The Union of B.C. Indian Chiefs is warning First Nations across the province to stay away from a talent contest that is targeting aboriginal youth and using the name Canadian Idol without permission.
Meanwhile, the company that owns the licence to Canadian Idol says the man behind the purported talent contest, who has a record of several convictions for fraud, must stop misusing its brand.
A CBC News investigation has revealed that a website called First Nations Auditions, run by Paul Pearson, is using the name of the television show and has been soliciting $150 audition fees and promising a $50,000 top prize.
Stewart Phillip, Grand Chief Union of BC Indian Chiefs, had harsh words for Pearson’s contest.
“I think it’s very disgusting, very unethical, very sleazy,” Phillip said.
After hearing what the CBC News investigation had found, Phillip decided to send a warning to all 200 B.C. First Nations about the website and the contest it’s promoting.
“There has to be an awareness this is happening at this time of year,” said Phillip. “I don’t think our young people certainly have $150 to waste on something that just isn't what it appears to be.”
Never audition fees
John Brunton, CEO of Insight Productions and the former executive producer of Canadian Idol, said Pearson’s contest is a scam, noting that there have never been registration or audition fees associated with the Idol franchises.
“For somebody to be taking advantage of unknowing people is really deplorable and I think that if the rights holders found out about this, and I certainly will inform them, that they would really want to go after anybody that is abusing the Idol name,” Brunton said.
Pearson has previously been convicted of fraud in Alberta and is the subject of a Better Business Bureau warning, CBC News has learned.
Angela Reynolds, an aspiring singer from the Stellat'en First Nation, says she was excited when she read that auditions were being held on her tiny reserve in northern B.C. It was billed as a First Nations version of Canadian Idol.
“It said you could win $50,000 and a recording contract and they said … it was like a bus tour and they were going to be visiting reserves across Canada,” she told CBC News.
The website said a $150 registration fee had to be submitted with all applications to audition.
"Should the audition fees not be submitted we are sorry but your name will be removed from those that wish to sing," it said.
But when Reynolds called about the competition all she got were vague answers.
“He couldn't tell me what dates, he couldn't give me an estimate of what dates,” she said.
“I was angry, I was so angry thinking ‘What can I do to stop this?’”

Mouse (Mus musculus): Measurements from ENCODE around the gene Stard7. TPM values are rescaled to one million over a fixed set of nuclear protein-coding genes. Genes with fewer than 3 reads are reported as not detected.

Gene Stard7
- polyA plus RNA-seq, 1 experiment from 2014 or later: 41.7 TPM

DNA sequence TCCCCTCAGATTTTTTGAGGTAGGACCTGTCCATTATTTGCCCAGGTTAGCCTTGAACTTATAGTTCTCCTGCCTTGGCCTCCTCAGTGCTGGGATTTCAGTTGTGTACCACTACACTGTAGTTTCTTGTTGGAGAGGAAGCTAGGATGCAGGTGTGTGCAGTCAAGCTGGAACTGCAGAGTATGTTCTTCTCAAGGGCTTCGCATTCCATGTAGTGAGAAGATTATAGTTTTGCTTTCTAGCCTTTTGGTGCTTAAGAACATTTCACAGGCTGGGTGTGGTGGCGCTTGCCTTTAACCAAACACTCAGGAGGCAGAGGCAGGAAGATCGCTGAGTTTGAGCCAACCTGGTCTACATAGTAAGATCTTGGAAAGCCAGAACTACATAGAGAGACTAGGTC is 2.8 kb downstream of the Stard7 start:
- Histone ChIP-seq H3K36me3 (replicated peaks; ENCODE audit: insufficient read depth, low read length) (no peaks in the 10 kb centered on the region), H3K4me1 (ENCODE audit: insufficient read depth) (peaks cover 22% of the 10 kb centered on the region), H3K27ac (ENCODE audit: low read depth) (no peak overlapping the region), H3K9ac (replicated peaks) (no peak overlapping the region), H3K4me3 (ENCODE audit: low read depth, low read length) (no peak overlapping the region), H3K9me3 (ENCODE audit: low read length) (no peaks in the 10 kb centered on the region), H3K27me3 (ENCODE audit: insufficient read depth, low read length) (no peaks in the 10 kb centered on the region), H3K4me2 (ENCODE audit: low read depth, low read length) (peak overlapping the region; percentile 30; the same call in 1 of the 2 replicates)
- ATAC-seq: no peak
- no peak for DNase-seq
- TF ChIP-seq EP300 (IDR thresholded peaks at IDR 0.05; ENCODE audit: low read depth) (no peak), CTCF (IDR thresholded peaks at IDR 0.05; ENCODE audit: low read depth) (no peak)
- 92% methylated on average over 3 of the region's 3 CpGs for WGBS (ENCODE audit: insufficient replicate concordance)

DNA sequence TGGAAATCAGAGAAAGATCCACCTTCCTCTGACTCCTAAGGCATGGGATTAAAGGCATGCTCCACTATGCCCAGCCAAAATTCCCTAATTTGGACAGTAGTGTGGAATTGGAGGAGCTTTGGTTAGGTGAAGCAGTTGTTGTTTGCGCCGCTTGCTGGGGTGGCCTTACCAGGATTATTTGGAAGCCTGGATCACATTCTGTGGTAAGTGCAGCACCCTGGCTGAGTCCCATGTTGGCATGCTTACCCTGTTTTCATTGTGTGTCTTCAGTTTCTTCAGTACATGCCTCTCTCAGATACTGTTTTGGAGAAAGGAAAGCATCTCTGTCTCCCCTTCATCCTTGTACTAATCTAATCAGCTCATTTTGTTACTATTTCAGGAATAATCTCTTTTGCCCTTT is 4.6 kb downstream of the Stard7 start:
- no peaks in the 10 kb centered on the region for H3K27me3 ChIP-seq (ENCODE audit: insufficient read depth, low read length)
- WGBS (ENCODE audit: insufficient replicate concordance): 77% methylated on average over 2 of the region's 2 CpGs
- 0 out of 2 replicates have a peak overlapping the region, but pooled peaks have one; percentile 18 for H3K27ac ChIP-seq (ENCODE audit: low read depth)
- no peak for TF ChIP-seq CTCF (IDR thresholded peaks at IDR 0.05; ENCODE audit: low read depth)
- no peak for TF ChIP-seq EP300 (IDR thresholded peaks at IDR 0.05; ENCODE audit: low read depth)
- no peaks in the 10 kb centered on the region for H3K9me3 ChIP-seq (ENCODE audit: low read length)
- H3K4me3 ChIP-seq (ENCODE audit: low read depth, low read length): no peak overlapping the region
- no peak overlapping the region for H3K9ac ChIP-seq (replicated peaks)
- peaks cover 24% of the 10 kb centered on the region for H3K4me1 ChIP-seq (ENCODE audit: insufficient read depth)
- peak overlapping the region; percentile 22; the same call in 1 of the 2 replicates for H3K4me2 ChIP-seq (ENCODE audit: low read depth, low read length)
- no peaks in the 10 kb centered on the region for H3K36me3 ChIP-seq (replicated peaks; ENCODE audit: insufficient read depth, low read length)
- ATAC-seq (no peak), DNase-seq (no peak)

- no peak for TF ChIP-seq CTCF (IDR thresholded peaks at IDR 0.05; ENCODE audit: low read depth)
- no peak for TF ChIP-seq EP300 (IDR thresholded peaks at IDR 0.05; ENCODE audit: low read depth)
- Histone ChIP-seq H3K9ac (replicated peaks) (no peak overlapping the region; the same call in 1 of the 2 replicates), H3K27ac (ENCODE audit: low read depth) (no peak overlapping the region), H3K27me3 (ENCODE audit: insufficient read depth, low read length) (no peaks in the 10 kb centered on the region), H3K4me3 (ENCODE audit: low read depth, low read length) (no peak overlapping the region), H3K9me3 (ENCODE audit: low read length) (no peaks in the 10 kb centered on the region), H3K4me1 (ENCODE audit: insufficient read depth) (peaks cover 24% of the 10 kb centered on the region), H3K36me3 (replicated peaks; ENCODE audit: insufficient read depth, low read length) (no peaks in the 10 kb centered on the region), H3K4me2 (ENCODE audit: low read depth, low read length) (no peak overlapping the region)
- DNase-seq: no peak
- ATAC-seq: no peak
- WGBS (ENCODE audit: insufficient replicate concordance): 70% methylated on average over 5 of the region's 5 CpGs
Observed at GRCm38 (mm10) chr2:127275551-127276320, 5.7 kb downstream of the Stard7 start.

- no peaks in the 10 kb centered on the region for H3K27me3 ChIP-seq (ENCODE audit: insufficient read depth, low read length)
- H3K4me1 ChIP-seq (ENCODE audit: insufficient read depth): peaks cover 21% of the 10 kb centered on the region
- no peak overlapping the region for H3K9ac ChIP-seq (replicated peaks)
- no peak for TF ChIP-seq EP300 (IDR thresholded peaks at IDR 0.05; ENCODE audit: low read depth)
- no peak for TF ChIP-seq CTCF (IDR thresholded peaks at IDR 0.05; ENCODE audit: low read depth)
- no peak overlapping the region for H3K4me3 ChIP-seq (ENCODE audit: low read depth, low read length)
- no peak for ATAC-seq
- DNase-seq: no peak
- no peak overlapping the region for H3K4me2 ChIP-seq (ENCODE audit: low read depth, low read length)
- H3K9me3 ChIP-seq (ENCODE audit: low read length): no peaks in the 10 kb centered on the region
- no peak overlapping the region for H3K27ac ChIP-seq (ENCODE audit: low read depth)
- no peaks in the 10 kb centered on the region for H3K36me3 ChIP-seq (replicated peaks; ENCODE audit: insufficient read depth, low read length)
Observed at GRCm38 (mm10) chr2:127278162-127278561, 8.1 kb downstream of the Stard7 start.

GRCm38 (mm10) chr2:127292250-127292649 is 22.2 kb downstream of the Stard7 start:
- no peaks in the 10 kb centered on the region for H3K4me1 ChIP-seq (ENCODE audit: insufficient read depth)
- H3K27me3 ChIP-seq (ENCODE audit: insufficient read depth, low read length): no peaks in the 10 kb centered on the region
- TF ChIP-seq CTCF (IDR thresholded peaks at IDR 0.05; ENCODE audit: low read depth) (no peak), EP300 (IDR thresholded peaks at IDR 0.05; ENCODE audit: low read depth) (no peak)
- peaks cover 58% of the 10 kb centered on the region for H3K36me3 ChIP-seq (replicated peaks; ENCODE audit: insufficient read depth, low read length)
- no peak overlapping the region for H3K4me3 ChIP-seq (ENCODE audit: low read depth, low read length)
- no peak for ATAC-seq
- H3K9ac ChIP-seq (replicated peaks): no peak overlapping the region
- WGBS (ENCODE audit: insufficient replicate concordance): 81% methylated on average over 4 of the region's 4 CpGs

The contest’s website lists Google and Best Western as sponsors, but those companies told CBC News they had never heard of the talent search. The company listed as the tour bus sponsor also told CBC News it was not involved with the contest.
Pearson was convicted and fined under the Trade Practices Act in 2002 for deceiving customers of his log home business. He declared bankruptcy three years later.
The address where aspiring singers are instructed to mail their audition fee is Pearson’s home. He just finished serving 20 months of house arrest after pleading guilty to 17 counts of fraud in Alberta. Pearson scammed dozens of exhibitors out of thousands of dollars for entry into a phony trade show.
The Better Business Bureau has issued a warning about him and his aliases.
Juno-award winning artist Kinnie Starr, who mentors aspiring aboriginal musicians, cautions people to be wary of anything promising overnight success.
“I'm concerned about anyone getting scammed, but it’s buyer beware and you need to do your research,” she said.
“People are on to him [Pearson] and it's only a matter of time that people discover in full force what he is doing.”
When contacted by CBC News, Pearson said he was too busy to do an interview in person.
However, he said in an email the discrepancies on his website were just mistakes, saying Google and Best Western should have been listed as “preferred companies” instead of sponsors. The contest’s website has since been changed.
The tour bus sponsor was also listed in error, said Pearson, who now claims that a late-model motorhome without licence plates sitting in his backyard is the vehicle he’ll use for the country-wide talent search.
Pearson said “not one penny” had been received from anyone looking to audition, adding his personal business was putting up the prize money.
Pearson says he has successfully conducted 54 trade shows across Canada and the U.S. over the past 30 years, saying the fraud charges in Alberta were the result of a difficult economy.
Pearson went on to say he expected to book auditions in 140 First Nations communities across Canada and has the support of several First Nations-owned radio stations.
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